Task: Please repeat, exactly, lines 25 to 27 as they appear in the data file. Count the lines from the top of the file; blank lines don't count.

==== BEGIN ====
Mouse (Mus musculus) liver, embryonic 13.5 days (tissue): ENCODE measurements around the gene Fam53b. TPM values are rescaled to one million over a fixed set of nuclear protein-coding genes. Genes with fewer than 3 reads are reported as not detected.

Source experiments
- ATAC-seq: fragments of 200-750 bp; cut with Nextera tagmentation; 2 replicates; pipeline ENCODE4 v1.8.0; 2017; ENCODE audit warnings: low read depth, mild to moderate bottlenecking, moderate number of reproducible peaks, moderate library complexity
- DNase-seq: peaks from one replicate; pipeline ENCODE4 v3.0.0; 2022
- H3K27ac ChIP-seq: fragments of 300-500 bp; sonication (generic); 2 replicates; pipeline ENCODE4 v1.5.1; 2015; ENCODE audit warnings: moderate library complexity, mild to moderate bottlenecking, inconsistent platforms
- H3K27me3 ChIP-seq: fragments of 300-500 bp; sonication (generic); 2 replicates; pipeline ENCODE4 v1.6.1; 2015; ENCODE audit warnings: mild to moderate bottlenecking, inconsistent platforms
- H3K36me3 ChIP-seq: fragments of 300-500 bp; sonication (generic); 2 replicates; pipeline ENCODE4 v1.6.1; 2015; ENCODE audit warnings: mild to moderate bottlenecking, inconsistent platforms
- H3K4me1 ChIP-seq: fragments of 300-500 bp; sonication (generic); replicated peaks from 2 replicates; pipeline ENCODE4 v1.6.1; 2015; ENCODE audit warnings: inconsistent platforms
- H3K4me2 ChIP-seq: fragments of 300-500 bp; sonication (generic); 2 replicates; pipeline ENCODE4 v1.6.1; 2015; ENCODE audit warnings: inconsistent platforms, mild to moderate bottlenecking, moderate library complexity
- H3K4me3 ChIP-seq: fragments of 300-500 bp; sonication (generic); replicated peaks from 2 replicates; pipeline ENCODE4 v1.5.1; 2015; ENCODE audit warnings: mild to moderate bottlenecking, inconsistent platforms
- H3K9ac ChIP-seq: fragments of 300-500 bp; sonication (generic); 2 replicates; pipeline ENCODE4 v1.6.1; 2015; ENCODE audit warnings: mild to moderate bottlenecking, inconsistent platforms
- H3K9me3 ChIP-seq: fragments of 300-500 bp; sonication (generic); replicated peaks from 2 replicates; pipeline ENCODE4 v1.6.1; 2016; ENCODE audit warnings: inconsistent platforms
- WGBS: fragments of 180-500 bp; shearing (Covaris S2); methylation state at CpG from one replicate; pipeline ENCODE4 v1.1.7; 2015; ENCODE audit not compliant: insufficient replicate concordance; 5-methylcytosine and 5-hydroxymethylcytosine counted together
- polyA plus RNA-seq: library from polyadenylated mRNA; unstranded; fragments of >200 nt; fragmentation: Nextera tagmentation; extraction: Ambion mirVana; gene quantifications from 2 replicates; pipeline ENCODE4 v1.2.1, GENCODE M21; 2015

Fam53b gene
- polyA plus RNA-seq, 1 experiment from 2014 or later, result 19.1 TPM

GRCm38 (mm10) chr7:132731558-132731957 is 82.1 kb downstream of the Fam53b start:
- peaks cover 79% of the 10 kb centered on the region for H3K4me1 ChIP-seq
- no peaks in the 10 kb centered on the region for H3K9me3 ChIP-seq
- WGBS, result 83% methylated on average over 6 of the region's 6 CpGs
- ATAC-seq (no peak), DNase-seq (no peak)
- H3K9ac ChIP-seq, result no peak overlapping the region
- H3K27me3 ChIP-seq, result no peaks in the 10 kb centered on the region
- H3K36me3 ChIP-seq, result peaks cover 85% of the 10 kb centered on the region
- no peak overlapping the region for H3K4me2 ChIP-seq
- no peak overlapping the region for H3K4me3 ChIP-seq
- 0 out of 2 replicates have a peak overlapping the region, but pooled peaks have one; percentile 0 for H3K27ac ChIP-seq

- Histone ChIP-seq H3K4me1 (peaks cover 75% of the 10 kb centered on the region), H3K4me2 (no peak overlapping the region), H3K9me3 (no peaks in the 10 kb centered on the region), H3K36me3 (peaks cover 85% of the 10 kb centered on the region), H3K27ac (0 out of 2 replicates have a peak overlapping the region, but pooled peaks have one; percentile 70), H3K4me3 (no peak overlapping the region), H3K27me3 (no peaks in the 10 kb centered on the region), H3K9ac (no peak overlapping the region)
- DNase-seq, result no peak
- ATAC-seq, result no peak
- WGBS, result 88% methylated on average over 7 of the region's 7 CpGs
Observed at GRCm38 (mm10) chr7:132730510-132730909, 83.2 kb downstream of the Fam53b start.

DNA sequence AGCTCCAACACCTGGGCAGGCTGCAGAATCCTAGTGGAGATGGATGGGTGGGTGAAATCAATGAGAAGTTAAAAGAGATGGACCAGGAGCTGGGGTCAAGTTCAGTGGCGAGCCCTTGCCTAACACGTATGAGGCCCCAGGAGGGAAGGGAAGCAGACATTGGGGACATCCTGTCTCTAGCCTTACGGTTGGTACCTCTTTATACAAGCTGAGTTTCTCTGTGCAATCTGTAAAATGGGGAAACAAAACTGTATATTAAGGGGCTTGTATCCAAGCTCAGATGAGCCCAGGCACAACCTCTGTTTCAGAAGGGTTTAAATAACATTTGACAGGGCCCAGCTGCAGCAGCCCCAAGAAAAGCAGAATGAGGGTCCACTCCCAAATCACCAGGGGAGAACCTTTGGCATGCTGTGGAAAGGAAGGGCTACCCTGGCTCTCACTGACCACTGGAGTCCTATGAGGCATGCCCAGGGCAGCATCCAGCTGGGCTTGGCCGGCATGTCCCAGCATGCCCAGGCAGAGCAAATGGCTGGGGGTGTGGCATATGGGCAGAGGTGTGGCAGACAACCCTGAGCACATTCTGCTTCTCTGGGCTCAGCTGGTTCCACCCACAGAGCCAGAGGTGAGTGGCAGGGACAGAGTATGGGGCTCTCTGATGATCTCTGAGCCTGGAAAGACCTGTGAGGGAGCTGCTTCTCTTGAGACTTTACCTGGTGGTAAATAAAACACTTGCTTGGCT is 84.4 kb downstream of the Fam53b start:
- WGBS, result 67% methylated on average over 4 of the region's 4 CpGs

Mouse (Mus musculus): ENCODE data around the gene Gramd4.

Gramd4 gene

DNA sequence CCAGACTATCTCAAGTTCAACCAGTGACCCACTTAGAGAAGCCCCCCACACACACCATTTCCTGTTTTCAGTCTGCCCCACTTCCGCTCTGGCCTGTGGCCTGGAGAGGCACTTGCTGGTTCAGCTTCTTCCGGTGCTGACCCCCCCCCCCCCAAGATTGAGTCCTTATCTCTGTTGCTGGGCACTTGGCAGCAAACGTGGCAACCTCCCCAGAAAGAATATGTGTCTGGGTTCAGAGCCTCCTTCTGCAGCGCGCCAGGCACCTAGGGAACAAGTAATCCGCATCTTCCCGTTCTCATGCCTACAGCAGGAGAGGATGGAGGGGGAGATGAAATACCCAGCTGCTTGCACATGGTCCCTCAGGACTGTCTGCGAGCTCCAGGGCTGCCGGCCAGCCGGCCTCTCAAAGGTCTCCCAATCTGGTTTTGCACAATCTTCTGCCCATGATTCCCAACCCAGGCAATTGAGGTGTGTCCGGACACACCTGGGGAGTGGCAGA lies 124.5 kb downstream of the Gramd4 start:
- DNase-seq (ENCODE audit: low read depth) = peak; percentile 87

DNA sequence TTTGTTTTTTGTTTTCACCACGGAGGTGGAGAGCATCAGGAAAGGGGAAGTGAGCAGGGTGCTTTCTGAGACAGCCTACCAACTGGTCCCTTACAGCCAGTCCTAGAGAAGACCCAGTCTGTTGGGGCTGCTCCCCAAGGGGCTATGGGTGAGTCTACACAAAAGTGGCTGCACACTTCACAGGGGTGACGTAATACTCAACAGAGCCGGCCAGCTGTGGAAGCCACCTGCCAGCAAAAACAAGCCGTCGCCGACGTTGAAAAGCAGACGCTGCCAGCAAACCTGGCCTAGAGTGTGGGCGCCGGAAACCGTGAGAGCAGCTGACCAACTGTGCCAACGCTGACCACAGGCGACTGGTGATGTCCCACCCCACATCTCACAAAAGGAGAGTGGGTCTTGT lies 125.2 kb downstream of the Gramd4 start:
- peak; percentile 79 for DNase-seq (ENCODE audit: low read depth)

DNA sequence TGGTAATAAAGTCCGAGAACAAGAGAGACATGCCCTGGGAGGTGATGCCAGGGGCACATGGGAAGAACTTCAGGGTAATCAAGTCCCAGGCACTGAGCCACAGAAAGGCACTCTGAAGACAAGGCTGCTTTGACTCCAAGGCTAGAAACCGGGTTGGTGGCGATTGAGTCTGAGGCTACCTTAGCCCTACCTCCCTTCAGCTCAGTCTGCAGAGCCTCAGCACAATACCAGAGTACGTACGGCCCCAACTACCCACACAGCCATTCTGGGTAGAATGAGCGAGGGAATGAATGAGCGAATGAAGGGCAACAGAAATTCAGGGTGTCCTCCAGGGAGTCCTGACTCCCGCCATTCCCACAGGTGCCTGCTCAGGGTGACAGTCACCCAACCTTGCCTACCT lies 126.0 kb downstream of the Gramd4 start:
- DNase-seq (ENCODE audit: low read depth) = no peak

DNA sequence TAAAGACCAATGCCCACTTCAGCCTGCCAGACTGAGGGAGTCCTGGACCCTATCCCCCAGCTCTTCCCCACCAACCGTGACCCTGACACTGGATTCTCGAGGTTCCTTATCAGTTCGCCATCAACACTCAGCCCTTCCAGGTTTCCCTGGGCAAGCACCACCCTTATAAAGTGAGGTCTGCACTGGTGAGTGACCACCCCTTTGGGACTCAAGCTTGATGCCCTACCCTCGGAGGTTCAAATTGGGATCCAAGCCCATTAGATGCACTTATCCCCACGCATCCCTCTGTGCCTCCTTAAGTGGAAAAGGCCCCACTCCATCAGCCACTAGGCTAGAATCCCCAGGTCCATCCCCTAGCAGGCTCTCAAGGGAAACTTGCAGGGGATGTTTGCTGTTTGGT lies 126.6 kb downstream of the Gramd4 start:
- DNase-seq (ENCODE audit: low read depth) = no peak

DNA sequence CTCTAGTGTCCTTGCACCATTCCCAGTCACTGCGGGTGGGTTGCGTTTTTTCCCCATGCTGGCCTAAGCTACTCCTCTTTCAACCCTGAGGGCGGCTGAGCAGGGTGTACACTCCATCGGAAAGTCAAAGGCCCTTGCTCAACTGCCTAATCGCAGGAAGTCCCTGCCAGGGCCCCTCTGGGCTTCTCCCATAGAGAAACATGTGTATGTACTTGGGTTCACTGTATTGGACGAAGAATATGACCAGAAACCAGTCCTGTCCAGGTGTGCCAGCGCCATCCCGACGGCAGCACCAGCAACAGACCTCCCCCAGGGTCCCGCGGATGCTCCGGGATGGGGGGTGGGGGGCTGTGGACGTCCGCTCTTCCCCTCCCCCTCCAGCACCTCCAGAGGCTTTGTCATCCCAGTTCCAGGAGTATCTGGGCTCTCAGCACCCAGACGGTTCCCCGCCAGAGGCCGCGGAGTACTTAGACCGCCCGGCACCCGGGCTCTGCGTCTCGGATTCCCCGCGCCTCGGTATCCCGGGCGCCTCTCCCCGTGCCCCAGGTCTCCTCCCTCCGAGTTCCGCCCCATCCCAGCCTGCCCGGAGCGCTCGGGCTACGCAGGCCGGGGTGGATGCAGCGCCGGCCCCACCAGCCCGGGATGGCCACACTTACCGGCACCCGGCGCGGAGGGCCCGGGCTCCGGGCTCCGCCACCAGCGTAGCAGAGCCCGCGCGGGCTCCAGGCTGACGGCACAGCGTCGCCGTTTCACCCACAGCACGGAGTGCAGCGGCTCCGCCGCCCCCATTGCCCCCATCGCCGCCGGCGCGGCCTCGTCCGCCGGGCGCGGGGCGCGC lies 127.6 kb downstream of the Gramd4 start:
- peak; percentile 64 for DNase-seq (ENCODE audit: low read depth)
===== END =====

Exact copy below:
- no peak overlapping the region for H3K4me2 ChIP-seq
- no peak overlapping the region for H3K4me3 ChIP-seq
- 0 out of 2 replicates have a peak overlapping the region, but pooled peaks have one; percentile 0 for H3K27ac ChIP-seq